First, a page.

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Sb, Antymon

SPRI Emission Reporting Threshold
1.00 Kg/yr Pollutant Emissions to Air
This sheet is a generic summary, designed to give the reader a basic level of background information about the substance in question. Great care has been taken to represent as effectively and correctly as possible the broad range of (not necessarily consistent) information which is available from a variety of sources. The reader must accept therefore that this sheet has no legal status and cannot be relied upon in any legal proceedings. SEPA disclaims any responsibility or liability whatsoever for errors and omissions in this sheet.
What is it?
Pure antimony is a white metal which breaks or snaps easily. It is stable under normal conditions, is not easily corroded by air or water and does not conduct electricity or heat well. Antimony has properties typical of both metals and non-metals and is therefore referred to as a "metalloid". Antimony is usually found in combination with other substances - it combines with a variety of other elements to form many useful chemicals.
What is it used for?
Antimony is mainly used to form alloys (mixtures of metals), which are used for castings, bearings, metal sheeting and piping, pewter, solder and lead storage batteries. Antimony oxide is added to plastics and textiles to reduce flammability. It is also used as an enamel for plastics, metals and glass and is added to paints and ceramics.
Where does it come from?
Man-made releases of Antimony occur to air and water from waste incinerators, metal processing works, mines and industrial facilities burning coal. In urban areas, the main sources are fumes from the burning of oil fuels (especially vehicle exhaust gases) and dusts from industry. Antimony is also released naturally from the earth's crust and so is found (usually at relatively low concentrations) in soils, natural water bodies and sediments.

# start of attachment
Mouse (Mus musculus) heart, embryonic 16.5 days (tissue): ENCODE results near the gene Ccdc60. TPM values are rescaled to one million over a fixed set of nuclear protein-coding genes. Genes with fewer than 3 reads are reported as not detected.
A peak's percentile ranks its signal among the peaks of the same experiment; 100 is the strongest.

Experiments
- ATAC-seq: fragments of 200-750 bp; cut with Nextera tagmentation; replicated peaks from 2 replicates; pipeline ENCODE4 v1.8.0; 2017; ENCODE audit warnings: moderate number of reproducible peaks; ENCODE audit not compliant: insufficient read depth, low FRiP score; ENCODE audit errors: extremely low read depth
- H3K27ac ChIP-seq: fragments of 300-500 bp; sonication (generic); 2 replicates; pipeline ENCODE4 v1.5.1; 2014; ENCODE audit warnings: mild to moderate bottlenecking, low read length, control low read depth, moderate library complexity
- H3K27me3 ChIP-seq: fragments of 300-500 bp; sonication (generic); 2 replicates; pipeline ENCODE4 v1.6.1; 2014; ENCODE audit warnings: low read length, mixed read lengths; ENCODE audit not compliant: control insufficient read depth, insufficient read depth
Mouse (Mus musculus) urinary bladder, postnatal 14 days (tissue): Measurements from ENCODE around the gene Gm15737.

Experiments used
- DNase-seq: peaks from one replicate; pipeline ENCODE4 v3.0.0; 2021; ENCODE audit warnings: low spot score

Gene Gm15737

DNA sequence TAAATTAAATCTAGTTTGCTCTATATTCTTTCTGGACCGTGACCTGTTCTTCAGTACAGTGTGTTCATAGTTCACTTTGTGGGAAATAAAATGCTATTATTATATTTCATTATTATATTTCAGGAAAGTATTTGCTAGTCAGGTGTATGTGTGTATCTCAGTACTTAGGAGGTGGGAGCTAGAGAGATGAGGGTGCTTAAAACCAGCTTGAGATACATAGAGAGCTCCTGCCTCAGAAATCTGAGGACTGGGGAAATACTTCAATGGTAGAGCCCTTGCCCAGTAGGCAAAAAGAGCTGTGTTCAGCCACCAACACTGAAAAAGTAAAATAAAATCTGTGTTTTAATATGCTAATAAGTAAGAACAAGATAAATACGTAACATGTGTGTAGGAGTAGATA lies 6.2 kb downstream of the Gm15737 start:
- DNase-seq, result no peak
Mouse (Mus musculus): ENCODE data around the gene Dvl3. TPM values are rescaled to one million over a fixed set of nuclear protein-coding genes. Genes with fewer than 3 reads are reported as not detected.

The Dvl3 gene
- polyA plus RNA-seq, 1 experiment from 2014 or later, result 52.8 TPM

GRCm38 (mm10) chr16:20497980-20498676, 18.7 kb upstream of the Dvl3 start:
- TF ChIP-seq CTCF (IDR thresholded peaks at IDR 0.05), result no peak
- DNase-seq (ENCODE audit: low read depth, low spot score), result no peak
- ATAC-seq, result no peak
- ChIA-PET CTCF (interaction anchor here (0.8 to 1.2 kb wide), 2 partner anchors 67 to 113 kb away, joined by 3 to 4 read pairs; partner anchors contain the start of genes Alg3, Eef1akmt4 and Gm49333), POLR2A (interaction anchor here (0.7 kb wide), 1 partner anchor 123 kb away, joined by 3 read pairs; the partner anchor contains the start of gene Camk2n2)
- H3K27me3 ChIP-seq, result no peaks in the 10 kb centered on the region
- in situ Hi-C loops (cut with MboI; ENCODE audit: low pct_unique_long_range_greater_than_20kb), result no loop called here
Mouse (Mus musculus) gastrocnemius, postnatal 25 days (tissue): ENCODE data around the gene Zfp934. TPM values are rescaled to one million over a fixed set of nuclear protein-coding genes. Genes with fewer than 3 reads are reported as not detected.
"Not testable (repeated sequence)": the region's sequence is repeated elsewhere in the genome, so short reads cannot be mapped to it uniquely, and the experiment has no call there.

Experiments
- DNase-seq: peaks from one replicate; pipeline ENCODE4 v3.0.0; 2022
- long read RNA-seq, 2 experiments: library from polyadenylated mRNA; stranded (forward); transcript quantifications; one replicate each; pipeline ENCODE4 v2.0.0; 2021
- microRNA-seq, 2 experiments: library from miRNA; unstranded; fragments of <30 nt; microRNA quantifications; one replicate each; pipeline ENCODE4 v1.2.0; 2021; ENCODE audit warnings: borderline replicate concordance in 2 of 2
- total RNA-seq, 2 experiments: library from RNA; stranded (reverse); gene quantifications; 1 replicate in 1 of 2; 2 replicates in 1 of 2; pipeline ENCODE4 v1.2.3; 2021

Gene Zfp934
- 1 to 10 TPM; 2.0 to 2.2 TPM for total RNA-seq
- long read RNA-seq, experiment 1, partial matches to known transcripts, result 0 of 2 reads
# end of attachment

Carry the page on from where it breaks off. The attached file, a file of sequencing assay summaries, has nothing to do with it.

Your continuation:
How might it affect the environment?
The majority of Antimony released ends up in soils. Exposure to high levels of Antimony (which may occur in the immediate vicinity of sources of release) may harm wildlife. If Antimony enters water bodies, it can be toxic to aquatic life. It is not considered likely that Antimony pollution has any effects on the global environment.
How might exposure to it affect human health?
Antimony can enter the body by inhalation of air containing antimony, by ingestion of food or water containing antimony, or by dermal contact with antimony. Inhalation of air containing eye and lung irritation, heart and lung damage, stomach pains, diarrhoea, vomiting and stomach ulcers. Ingestion of large doses of antimony may cause vomiting, but very little further information is known on the effects of ingesting antimony. Dermal contact with antimony can cause skin irritation if contact is prolonged. The International Agency for Research on Cancer has not classified antimony in terms of its carcinogenicity to humans. However, exposure to antimony at normal background levels is unlikely to have any adverse effect on human health.
What steps are being taken to limit the potential impacts?
Releases of Antimony are controlled through the UK Pollution, Prevention and Control (PPC) Regulations. European Directives regulating levels of Antimony include that concerned with combating air pollution from industrial plants (84/360/EEC) and that concerned with hazardous waste (91/689/EEC). At an international level, Antimony is included in the Basel Convention concerning the transboundary movement and disposal of hazardous wastes.